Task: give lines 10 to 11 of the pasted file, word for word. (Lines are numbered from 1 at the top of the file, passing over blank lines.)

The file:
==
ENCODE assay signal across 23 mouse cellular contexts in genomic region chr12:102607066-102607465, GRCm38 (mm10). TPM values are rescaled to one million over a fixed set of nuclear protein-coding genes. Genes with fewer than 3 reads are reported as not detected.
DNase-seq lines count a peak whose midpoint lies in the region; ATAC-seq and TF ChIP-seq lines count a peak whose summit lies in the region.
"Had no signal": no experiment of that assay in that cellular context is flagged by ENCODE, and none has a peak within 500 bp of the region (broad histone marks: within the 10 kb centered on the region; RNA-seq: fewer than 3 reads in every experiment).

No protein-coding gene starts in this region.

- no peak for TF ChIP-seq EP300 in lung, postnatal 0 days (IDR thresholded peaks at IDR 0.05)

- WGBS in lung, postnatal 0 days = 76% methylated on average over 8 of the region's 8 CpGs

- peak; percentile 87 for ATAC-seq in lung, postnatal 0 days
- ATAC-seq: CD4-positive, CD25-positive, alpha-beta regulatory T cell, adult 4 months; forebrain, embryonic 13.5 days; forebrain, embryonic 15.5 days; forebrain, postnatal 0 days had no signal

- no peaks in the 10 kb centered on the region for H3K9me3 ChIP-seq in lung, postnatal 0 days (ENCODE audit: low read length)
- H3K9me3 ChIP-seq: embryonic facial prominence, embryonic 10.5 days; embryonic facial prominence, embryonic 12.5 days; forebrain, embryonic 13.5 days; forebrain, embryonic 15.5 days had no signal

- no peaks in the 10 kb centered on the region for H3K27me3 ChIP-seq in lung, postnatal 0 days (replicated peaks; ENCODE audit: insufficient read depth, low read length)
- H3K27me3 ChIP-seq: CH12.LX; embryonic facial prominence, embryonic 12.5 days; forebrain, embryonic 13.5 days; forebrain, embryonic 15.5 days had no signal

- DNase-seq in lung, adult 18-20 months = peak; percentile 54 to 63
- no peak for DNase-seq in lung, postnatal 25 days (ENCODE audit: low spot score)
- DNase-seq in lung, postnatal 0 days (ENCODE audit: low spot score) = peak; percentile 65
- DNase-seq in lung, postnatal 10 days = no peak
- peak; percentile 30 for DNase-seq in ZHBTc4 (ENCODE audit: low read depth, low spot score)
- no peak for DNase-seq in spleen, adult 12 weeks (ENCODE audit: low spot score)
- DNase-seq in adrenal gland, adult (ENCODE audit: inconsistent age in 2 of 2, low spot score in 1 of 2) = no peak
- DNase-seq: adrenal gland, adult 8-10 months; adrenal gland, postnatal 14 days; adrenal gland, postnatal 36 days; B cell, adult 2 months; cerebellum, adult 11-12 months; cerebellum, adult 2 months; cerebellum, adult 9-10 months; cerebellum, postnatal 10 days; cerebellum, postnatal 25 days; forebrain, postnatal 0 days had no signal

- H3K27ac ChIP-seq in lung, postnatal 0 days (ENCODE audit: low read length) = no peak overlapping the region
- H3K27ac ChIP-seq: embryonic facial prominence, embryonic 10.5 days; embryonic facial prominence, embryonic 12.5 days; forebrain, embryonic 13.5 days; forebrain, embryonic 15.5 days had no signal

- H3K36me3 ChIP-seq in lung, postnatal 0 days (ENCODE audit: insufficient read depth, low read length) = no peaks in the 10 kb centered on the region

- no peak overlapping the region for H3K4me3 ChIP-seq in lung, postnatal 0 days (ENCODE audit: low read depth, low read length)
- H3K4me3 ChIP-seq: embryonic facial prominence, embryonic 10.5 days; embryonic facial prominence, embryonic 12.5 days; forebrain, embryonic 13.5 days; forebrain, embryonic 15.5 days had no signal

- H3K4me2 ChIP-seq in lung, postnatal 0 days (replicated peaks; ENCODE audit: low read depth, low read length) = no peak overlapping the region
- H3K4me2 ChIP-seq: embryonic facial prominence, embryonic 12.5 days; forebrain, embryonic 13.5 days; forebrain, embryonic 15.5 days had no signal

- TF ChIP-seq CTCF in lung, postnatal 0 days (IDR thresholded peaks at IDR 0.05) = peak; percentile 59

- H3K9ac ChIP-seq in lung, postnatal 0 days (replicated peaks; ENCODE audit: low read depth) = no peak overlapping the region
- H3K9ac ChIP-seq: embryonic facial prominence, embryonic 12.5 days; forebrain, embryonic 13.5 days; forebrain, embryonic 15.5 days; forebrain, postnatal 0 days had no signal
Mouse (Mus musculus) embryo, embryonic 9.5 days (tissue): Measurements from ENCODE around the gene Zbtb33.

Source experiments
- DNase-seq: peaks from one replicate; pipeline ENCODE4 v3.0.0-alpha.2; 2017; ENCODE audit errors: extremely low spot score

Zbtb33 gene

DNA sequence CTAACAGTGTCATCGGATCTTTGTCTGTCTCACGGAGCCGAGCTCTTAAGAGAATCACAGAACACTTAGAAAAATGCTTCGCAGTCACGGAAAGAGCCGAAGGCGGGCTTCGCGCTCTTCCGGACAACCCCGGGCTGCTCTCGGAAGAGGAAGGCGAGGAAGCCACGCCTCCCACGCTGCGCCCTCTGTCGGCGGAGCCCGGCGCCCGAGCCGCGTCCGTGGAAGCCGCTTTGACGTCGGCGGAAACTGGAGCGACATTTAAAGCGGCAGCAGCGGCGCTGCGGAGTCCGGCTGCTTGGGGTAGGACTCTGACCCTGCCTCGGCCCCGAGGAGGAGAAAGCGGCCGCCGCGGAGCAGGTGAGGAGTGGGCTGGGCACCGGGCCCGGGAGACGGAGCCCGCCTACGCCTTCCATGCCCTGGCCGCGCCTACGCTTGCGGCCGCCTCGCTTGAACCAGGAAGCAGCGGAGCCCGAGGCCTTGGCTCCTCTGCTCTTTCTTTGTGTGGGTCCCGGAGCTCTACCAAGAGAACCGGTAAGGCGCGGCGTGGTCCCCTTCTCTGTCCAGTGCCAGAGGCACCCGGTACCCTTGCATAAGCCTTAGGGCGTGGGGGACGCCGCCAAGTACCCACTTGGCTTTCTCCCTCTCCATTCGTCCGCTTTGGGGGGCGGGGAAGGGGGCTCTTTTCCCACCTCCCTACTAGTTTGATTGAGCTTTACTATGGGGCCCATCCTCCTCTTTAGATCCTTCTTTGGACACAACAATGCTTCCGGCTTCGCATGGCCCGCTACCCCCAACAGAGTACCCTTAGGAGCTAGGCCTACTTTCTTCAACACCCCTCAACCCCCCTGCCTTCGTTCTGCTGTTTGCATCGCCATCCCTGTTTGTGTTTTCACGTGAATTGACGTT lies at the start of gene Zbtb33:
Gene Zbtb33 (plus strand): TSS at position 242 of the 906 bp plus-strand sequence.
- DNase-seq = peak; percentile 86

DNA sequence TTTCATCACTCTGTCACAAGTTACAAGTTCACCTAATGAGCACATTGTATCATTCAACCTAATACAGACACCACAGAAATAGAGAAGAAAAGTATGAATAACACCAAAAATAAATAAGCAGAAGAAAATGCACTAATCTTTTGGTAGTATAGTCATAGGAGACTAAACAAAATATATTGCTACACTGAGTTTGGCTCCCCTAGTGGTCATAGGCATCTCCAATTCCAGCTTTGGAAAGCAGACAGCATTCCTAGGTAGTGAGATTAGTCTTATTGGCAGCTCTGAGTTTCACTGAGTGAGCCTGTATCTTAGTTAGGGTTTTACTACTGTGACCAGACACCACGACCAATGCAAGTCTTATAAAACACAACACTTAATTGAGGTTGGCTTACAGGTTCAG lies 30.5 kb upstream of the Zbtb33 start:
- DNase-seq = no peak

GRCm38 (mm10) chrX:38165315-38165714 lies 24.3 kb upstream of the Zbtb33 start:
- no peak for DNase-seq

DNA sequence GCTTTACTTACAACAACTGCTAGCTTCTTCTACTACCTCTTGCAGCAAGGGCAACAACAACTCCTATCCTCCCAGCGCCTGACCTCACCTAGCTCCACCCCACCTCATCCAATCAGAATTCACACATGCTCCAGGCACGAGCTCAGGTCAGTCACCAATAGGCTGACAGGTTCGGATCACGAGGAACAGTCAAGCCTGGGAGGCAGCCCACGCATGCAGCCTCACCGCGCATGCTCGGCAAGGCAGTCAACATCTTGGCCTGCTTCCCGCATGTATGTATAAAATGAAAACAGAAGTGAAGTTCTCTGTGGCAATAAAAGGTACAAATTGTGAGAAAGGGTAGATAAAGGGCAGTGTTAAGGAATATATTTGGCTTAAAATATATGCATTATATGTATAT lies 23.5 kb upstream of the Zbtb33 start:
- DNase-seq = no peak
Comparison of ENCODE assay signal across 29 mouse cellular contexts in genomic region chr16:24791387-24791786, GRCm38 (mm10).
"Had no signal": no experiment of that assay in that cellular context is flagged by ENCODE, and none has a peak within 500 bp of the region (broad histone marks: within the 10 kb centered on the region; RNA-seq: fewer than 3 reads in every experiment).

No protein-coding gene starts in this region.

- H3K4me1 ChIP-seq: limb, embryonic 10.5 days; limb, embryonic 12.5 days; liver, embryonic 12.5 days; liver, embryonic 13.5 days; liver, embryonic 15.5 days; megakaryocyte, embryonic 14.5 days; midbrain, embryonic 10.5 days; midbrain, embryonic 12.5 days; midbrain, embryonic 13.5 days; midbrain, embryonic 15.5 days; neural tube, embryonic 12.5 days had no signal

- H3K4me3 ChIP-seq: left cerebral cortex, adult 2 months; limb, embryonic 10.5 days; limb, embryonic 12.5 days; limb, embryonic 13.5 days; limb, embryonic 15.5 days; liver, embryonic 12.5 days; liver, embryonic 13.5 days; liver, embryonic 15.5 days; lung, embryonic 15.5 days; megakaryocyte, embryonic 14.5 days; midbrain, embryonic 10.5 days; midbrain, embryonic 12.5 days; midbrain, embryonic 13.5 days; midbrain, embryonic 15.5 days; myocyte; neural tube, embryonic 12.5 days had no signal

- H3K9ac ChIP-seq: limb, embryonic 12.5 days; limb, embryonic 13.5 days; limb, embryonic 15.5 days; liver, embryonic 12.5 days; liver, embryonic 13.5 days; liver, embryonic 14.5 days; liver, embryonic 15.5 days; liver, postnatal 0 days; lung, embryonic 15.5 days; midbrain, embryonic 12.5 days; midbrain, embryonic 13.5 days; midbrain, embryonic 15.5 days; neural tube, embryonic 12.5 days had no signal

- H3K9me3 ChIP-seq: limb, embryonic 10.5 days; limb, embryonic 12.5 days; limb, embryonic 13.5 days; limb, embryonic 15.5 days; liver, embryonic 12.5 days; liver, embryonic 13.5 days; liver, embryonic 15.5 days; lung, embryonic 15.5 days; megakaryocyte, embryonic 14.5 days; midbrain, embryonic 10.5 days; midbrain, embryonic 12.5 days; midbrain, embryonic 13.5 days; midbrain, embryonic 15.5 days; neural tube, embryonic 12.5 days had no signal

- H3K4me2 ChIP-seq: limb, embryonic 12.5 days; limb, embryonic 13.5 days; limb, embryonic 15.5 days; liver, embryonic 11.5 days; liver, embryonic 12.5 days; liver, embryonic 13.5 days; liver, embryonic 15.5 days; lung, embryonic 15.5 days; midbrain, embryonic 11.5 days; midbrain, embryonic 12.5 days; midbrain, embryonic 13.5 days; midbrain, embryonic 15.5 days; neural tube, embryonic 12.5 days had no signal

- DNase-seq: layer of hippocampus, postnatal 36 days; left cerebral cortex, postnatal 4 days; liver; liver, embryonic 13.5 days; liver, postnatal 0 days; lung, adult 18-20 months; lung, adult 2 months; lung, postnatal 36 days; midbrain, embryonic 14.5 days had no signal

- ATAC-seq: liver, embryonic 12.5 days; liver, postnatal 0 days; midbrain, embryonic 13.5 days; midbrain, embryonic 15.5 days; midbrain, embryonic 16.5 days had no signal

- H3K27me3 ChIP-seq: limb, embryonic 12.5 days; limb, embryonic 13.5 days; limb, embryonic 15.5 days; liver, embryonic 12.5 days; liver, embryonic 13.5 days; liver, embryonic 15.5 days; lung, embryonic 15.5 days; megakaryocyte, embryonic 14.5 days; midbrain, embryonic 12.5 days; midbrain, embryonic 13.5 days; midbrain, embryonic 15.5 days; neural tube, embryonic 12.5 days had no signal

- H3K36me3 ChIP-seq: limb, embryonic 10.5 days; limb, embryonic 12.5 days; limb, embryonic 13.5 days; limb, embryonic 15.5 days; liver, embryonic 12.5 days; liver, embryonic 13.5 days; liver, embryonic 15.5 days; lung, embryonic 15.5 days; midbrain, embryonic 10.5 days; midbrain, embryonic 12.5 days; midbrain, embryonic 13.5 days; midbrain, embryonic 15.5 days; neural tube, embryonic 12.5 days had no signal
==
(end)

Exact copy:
- H3K9me3 ChIP-seq: embryonic facial prominence, embryonic 10.5 days; embryonic facial prominence, embryonic 12.5 days; forebrain, embryonic 13.5 days; forebrain, embryonic 15.5 days had no signal

- no peaks in the 10 kb centered on the region for H3K27me3 ChIP-seq in lung, postnatal 0 days (replicated peaks; ENCODE audit: insufficient read depth, low read length)